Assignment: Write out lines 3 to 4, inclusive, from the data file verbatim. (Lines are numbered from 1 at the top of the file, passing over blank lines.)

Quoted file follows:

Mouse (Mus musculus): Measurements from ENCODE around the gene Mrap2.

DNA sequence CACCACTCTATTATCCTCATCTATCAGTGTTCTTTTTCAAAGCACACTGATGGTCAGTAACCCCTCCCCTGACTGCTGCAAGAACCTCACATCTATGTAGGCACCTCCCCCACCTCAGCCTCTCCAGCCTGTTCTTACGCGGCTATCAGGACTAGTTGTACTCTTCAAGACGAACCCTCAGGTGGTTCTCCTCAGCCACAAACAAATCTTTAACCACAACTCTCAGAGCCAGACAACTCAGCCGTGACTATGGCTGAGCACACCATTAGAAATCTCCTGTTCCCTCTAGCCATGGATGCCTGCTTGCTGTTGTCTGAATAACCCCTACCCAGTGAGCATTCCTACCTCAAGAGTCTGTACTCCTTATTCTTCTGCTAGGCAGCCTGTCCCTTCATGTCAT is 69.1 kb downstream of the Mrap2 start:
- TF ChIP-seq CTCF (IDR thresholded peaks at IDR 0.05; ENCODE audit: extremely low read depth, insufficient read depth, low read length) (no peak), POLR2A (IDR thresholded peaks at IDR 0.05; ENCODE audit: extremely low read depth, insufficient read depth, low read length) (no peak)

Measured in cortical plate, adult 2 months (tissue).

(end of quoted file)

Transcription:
- TF ChIP-seq CTCF (IDR thresholded peaks at IDR 0.05; ENCODE audit: extremely low read depth, insufficient read depth, low read length) (no peak), POLR2A (IDR thresholded peaks at IDR 0.05; ENCODE audit: extremely low read depth, insufficient read depth, low read length) (no peak)

Measured in cortical plate, adult 2 months (tissue).